The concept might be a little tricky, but it's a cinch it fuels your interest in the sky and, by extension, the animal kingdom. Bears, cranes, lions, snakes, fish, scorpions and even dragons streak through space along with us, in the form of 88 constellations, or star-pictures we've configured to keep us company. You've seen lots of these before, whether you know it or not—but this season is significant for one in particular. The group Canis Major (“greater dog” to you and me) may actually be in another locale when we see it, but to hear the ancients tell it, summer wouldn't be summer without it.
Canis Major—particularly the star Sirius, the brightest object in the summer night sky and said to represent the dog's nose—was at its most prominent during ancient Rome's “dog days” (diēs caniculārēs), so called because the Romans thought that even a dog would be crazy to try to brave the oppressive heat (there's some practical truth to that, because dogs don't sweat). Old Roman calendars mark the period as running from July 24 through August 24; other sources cite the dates from early July to mid-September.
'. . .burning fevers, hysterics and phrensies'
The Romans characterized the dog days as a time of evil, when, according to John Brady's Clavis Calendarium of 1813, “the seas boiled, wine turned sour, Quinto [a god of the inferno] raged in anger. . . and all creatures became languid, causing to man burning fevers, hysterics and phrensies." They sacrificed wheat, barley and even puppies in an attempt to stave the heat and Sirius' outrage over man; meanwhile, they idolized their dogs as pets in a show of submission to the “dog star.” Julius Caesar once wrote an admonition to ancient Roman moms, chastising them for displaying greater affection for their dogs than for their kids.
Fast-forward about 22 centuries, where noted author and speaker Jon Katz, a suburban mystery writer and former CBS Morning News producer who hosts a public radio show on dogs and has written six books on dogs, animals and rural life (he and his border collies run Bedlam Farm in upper New York state), puts the idol worship in perspective. “We give [dogs] too much credit,” he said, “make them too complex, muddying our communications" by treating them as soulmates rather than understanding and respecting their animal nature.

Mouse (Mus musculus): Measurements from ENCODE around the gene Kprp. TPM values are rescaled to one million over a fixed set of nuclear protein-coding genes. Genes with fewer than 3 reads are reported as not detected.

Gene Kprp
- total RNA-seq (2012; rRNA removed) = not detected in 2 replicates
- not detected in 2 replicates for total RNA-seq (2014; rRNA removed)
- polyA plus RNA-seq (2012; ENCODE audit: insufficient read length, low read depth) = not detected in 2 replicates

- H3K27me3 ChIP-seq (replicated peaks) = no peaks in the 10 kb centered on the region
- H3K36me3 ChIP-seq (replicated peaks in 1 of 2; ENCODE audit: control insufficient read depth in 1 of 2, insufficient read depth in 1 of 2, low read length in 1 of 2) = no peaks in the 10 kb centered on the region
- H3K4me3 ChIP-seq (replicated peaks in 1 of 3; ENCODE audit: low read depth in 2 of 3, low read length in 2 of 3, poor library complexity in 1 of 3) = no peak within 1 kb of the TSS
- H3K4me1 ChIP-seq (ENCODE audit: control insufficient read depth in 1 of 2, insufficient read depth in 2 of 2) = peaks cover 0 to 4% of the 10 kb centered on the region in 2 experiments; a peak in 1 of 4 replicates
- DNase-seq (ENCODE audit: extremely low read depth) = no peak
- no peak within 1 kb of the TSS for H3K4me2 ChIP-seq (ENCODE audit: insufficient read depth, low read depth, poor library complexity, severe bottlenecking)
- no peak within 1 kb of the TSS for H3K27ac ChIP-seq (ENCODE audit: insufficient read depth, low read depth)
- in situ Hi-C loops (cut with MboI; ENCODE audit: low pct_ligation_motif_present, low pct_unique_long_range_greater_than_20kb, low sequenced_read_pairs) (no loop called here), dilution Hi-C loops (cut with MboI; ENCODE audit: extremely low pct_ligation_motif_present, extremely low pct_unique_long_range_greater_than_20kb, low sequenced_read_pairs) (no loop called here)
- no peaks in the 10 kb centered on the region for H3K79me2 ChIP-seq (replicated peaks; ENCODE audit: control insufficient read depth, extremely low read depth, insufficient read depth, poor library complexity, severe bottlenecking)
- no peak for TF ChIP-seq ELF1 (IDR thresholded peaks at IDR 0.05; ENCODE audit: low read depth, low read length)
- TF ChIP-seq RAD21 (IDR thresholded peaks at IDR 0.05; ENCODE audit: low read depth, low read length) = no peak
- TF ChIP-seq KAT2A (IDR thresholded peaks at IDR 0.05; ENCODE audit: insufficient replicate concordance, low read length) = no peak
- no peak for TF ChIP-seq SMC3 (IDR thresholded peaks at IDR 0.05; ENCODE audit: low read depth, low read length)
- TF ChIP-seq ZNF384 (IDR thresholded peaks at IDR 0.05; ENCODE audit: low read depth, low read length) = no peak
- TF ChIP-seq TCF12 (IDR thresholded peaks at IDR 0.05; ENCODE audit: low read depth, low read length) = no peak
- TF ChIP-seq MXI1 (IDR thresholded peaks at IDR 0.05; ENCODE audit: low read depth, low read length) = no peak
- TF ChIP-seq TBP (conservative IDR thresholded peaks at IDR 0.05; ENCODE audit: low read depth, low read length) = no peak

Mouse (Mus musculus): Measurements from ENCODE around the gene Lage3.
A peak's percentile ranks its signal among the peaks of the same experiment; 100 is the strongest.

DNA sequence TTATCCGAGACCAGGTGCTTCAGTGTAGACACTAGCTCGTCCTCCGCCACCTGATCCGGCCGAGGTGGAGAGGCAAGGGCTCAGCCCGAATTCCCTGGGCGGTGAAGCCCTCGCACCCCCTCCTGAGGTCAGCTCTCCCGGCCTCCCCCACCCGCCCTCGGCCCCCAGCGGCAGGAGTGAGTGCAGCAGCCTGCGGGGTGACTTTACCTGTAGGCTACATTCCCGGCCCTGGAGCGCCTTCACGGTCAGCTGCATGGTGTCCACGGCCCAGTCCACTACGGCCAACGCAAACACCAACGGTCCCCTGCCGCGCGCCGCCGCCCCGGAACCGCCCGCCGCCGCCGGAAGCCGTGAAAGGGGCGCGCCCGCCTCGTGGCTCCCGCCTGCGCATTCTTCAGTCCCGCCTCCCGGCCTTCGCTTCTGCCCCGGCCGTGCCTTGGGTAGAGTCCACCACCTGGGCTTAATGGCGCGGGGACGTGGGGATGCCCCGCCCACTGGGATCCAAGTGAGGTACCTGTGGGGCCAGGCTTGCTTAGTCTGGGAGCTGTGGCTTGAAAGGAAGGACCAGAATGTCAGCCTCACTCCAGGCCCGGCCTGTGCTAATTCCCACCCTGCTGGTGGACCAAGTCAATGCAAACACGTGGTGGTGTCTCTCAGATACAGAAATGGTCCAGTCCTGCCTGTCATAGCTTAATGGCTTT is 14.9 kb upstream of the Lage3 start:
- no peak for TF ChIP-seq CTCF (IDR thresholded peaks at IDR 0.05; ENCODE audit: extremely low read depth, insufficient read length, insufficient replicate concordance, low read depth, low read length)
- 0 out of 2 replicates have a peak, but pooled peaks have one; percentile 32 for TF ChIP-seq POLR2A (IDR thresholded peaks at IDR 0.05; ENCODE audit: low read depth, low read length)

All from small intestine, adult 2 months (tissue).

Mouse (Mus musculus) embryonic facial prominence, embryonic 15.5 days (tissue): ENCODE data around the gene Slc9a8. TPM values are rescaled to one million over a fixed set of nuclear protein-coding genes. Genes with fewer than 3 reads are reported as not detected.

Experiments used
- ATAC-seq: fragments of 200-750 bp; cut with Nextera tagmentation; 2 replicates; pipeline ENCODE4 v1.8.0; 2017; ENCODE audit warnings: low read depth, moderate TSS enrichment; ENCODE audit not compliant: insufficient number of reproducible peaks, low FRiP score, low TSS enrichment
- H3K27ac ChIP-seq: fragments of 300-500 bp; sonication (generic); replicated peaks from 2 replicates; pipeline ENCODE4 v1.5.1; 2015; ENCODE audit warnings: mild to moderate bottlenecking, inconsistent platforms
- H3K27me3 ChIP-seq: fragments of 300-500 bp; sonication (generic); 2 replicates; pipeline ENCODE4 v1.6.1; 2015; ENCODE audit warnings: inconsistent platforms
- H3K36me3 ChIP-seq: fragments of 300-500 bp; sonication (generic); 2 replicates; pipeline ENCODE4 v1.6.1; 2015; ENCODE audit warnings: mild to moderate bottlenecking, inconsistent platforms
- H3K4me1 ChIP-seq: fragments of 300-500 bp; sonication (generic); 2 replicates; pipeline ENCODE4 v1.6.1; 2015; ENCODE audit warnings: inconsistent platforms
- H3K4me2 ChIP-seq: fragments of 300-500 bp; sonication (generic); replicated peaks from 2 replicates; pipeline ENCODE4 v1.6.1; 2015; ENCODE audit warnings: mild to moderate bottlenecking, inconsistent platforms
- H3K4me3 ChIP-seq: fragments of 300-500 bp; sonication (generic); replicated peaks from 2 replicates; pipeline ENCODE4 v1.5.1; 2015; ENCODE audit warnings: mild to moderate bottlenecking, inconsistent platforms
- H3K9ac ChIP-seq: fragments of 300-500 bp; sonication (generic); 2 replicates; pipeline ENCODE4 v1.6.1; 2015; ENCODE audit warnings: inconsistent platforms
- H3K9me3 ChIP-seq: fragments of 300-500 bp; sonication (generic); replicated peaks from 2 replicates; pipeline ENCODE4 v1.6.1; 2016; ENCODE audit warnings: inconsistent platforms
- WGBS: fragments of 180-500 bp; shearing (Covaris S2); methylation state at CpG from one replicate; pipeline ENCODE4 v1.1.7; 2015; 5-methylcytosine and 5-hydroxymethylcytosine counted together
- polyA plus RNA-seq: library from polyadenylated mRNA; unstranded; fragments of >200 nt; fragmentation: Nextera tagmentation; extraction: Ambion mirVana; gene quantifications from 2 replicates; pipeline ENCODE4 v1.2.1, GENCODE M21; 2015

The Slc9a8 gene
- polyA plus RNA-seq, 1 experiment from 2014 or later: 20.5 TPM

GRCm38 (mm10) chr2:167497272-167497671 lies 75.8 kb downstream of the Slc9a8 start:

“Sometimes, when we love dogs, we approach the outer boundaries of what's rational or sane.”
Dogs don't sue each other
As it happens, one of Katz's titles is Dog Days: Dispatches from Bedlam Farm, in which he writes of the border collie Orson, put down years before due to behavioral problems. Orson, he said prior to the book's publication, had taught him whose behavior was the worse in their sometimes rocky relationship. The incident began with Katz's frustration over his efforts to train Orson in a particular task, when a friend said, “Look, Katz—if you want to have a better dog, you're just going to have to be a better human.” From that point, Katz's bond with dogs was unbreakable, fueled by a new respect for the dog's place in nature.
“I think it's almost arrogant,” he said, “to make them into little people. Actually, what I love most about these dogs is that they're not people. They don't go on cable talk shows and scream at each other. They don't sue each other. They really live by food, attention and weather.”
And “the weather,” as we now know, is regulated by the earth's tilt, not Sirius. Not only that: Sirius is losing some of its prominence as the Milky Way's internal forces displace certain stellar views. But it's still impossibly bright (the Romans, in fact, thought of it as a second sun)--more important, it's a central figure in the breadth of man's imagination and in his abiding esteem for the animal world. Stars may come and go, but the dog's place is as enduring as the earth below them.